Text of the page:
Truman: One, learn to make my own matzah ball soup. Two, do what I can to contribute to finding justice in our society with all the racism and intolerance going on.

Allie: What’s your favorite way to de-stress?

Truman: Sometimes, I’ll read statistics textbooks because it’s nice to focus on something completely different for a little, and it helps me figure out answers to so many types of questions. I also like doing ink drawings of weird, abstract shapes. And I love listening to Podcasts, like “Rationally Speaking,” “Freakonomics,” and “Rabiolab.”

Allie: Complete the sentence: When Jews of DC Gather…

Truman: People can find a place where they belong.

 

The views and opinions expressed in this blog and on this website are solely those of the original authors. These views and opinions do not necessarily represent those of the organization GatherDC, the GatherDC staff, the GatherDC board, and/or any/all contributors to this site.

Meet Sarah: Jewish Tech Startup Founder of the Week!

Sarah Hostyk is one of those people who makes you want to deactivate your Netflix account and start doing more productive things with your evenings (but Stranger Things Season 2?!). At age 13, she wrote her first business plan. At 21, she was a finalist in Virginia Tech’s regional business competition. The following year, she was the first US employee at a Tel-Aviv based mobile app. And by age 26, she founded her very own mobile app. …maybe Stranger Things can wait until I’m a super successful app-creator? Ugh, but then I’ll never know what really happened to Barb. Life choices are tough.

Sarah seems to be really good at life. Get to know her!

Allie: So, you founded and just launched a mobile app in DC and on DC college campuses. That’s pretty awesome, tell us a little about that?

Sarah: Thanks! I founded Place Tempo – a free Apple and Android app that matches remote workers, students, and travelers with the top six places nearby to work/study that best fits their selected productivity needs (quiet, great wifi, how busy, open seating, outlets, etc). It’s driven by daily real-time and recent crowd-sourced ratings from fellow users and from your ratings. The app covers cafes, coffee shops, university buildings, restaurants, libraries, transit hubs, hotel lobbies, work spaces, etc. I describe it is as a productivity focused Yelp meets real-time Waze. You can download it from my website, or on the Apple App or Android/Google Play stores! (More info on Facebook, Twitter, and Instagram)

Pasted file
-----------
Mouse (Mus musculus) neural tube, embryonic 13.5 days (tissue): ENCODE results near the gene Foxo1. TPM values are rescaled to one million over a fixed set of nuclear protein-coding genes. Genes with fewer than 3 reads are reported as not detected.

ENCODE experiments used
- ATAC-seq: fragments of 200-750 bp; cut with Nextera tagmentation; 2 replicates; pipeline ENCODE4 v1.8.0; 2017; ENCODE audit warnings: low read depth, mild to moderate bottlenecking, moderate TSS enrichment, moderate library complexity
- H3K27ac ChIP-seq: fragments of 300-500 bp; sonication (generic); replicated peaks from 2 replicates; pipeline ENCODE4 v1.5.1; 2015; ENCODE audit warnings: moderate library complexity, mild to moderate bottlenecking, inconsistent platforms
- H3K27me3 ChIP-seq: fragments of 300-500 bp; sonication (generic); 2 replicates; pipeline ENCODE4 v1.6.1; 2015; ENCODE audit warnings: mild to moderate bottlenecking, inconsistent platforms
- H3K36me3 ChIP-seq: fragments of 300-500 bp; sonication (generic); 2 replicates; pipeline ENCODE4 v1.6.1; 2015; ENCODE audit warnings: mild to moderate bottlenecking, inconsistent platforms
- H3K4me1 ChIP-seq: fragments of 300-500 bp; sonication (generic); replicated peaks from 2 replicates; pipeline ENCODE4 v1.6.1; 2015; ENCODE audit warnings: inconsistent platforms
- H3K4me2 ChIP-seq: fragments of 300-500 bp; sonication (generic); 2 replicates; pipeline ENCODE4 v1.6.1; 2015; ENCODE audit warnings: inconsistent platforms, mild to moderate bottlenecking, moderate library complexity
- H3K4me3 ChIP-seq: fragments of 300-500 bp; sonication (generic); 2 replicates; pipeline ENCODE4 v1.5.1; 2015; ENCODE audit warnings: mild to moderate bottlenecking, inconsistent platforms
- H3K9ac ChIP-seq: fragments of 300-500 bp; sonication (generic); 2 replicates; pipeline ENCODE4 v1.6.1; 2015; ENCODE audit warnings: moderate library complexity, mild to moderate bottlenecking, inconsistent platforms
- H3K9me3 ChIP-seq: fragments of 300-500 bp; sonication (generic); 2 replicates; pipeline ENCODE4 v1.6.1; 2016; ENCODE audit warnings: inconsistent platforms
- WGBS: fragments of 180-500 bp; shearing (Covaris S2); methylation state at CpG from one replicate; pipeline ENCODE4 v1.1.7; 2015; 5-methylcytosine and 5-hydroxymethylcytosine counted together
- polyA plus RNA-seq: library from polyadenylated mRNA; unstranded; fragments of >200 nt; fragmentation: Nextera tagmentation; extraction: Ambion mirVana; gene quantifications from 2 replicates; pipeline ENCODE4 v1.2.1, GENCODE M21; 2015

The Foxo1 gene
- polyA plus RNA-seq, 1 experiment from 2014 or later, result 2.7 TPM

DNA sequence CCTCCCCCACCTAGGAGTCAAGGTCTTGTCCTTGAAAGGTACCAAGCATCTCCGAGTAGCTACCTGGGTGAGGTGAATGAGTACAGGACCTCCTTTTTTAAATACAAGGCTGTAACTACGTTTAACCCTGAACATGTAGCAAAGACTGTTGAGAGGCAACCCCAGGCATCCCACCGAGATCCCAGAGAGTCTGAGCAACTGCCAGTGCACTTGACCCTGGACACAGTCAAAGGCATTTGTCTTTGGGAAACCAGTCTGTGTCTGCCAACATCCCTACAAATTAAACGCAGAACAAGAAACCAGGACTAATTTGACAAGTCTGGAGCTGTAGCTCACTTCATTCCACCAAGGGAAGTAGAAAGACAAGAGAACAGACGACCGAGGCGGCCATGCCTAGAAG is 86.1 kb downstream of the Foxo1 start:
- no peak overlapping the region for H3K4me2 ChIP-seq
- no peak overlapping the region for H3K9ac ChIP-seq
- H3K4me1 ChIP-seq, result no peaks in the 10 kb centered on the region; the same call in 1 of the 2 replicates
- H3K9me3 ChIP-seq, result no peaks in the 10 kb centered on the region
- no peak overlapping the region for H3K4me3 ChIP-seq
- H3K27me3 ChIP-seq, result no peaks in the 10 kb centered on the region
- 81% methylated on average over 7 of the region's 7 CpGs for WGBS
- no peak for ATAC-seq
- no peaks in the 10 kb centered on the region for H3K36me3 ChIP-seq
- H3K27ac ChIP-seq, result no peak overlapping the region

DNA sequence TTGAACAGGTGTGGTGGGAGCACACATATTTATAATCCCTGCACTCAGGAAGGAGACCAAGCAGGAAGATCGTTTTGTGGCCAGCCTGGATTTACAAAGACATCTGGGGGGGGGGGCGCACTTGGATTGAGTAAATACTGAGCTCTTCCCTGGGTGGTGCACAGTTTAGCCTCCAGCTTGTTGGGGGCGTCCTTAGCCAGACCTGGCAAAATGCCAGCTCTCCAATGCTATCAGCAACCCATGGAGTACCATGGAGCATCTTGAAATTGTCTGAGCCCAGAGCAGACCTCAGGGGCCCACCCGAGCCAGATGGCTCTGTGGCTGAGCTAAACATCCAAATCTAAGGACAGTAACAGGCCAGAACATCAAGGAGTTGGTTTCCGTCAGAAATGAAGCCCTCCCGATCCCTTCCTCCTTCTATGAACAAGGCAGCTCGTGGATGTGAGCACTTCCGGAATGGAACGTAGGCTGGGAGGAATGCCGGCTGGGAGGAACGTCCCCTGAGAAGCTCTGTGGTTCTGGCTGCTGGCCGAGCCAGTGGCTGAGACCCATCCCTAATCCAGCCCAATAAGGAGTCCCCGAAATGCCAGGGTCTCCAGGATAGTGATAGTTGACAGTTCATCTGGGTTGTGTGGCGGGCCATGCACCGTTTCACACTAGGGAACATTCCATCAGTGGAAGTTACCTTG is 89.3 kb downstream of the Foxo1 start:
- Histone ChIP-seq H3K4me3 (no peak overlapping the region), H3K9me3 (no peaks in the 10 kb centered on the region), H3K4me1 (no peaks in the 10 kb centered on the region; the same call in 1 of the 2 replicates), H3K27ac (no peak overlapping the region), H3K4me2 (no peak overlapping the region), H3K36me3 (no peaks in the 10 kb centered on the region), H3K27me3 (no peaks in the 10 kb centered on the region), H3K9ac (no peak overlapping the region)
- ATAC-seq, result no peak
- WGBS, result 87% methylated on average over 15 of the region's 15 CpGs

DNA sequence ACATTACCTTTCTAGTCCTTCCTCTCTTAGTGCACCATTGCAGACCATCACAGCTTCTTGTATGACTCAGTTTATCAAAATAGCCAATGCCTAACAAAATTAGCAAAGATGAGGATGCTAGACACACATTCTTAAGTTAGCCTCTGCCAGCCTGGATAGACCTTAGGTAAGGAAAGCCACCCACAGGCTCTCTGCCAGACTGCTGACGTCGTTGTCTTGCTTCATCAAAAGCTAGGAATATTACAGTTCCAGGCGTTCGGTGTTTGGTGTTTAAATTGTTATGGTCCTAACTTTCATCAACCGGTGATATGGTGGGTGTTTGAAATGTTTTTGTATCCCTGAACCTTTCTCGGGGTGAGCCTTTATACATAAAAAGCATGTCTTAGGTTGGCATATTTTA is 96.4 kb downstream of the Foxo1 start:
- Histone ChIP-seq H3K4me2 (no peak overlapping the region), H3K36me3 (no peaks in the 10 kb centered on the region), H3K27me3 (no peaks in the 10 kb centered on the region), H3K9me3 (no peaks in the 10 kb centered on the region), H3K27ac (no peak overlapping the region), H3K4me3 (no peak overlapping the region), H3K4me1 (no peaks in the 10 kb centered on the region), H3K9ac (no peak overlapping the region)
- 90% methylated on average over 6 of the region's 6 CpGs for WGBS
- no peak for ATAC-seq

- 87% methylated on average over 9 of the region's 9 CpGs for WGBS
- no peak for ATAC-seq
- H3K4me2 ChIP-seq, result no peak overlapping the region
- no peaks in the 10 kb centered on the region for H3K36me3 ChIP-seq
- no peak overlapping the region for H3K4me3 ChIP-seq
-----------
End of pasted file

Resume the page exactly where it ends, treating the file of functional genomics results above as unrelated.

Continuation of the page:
Allie: How did you come up with the idea for Place Tempo?

Sarah: When I was in college, I would stay up very late every night, moving from place to place in order to find some place quiet with few distractions so I could productively study. After college, I moved to Boston where I worked as the first US employee of an early-stage mobile app startup based near Tel Aviv, and then I worked on/at other Boston startups. There was a lot of remote work involved, and I encountered the same problems: home was too distracting/comfortable, staying in a location that didn’t have what I needed and that meant I wasn’t as productive, and I’d waste valuable time searching out decent places both in Boston and while traveling to other cities.

I couldn’t find a tech solution to help, and I saw the US workforce moving more and more to remote work… so Place Tempo was born. I moved back home to the DC area to bootstrap it and get it off the ground.

Allie: What are some lessons you’ve learned about running your own tech company from launching this app?

Sarah:

    Be relentlessly determined, keep pushing through closed doors and No’s, and never give up until you get the Yes’s you need.

      Be a Jack-of-All-trades, teach yourself the basics of everything until you can bring on a specialist.

      Serendipity is real, so pitch strangers everywhere: in coffee shops, restaurants, grocery stores, on the metro. I’ve made amazing connections, and gotten great feedback and new users this way.

      Be creative and resourceful. I created a life-size Place Tempo smartphone costume and went to DC campuses in it to get users and attention (see photo).

      Constantly seek user feedback and build a community around your product.

      Ask for help and advice. People in the tech community are always willing to help.

      Always try to help others and pay what you know forward.

Allie: Very great advice! Besides, you know, running your own tech startup, what do you like to do for fun in DC?